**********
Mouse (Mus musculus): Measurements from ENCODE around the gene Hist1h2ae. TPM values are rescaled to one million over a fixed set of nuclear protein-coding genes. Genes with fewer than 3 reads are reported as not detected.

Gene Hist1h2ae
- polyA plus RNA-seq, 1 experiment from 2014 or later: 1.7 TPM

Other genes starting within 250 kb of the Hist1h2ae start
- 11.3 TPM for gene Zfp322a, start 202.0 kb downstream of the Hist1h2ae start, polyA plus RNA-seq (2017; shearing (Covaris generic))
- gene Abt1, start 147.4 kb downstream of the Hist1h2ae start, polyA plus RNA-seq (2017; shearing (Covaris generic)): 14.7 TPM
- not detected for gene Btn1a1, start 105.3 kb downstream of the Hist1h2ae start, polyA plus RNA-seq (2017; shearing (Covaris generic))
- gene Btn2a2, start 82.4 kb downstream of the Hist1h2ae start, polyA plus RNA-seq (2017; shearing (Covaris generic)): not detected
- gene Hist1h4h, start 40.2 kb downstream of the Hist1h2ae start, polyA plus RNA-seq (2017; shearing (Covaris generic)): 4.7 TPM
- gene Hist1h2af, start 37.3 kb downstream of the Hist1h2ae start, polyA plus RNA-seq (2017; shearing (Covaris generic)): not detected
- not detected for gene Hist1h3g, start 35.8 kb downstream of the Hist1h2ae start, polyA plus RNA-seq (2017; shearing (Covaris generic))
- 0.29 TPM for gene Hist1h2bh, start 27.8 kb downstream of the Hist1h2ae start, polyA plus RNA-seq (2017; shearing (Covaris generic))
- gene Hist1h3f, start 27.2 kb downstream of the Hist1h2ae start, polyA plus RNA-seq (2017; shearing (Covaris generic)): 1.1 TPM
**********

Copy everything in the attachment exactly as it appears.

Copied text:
Mouse (Mus musculus): Measurements from ENCODE around the gene Hist1h2ae. TPM values are rescaled to one million over a fixed set of nuclear protein-coding genes. Genes with fewer than 3 reads are reported as not detected.

Gene Hist1h2ae
- polyA plus RNA-seq, 1 experiment from 2014 or later: 1.7 TPM

Other genes starting within 250 kb of the Hist1h2ae start
- 11.3 TPM for gene Zfp322a, start 202.0 kb downstream of the Hist1h2ae start, polyA plus RNA-seq (2017; shearing (Covaris generic))
- gene Abt1, start 147.4 kb downstream of the Hist1h2ae start, polyA plus RNA-seq (2017; shearing (Covaris generic)): 14.7 TPM
- not detected for gene Btn1a1, start 105.3 kb downstream of the Hist1h2ae start, polyA plus RNA-seq (2017; shearing (Covaris generic))
- gene Btn2a2, start 82.4 kb downstream of the Hist1h2ae start, polyA plus RNA-seq (2017; shearing (Covaris generic)): not detected
- gene Hist1h4h, start 40.2 kb downstream of the Hist1h2ae start, polyA plus RNA-seq (2017; shearing (Covaris generic)): 4.7 TPM
- gene Hist1h2af, start 37.3 kb downstream of the Hist1h2ae start, polyA plus RNA-seq (2017; shearing (Covaris generic)): not detected
- not detected for gene Hist1h3g, start 35.8 kb downstream of the Hist1h2ae start, polyA plus RNA-seq (2017; shearing (Covaris generic))
- 0.29 TPM for gene Hist1h2bh, start 27.8 kb downstream of the Hist1h2ae start, polyA plus RNA-seq (2017; shearing (Covaris generic))
- gene Hist1h3f, start 27.2 kb downstream of the Hist1h2ae start, polyA plus RNA-seq (2017; shearing (Covaris generic)): 1.1 TPM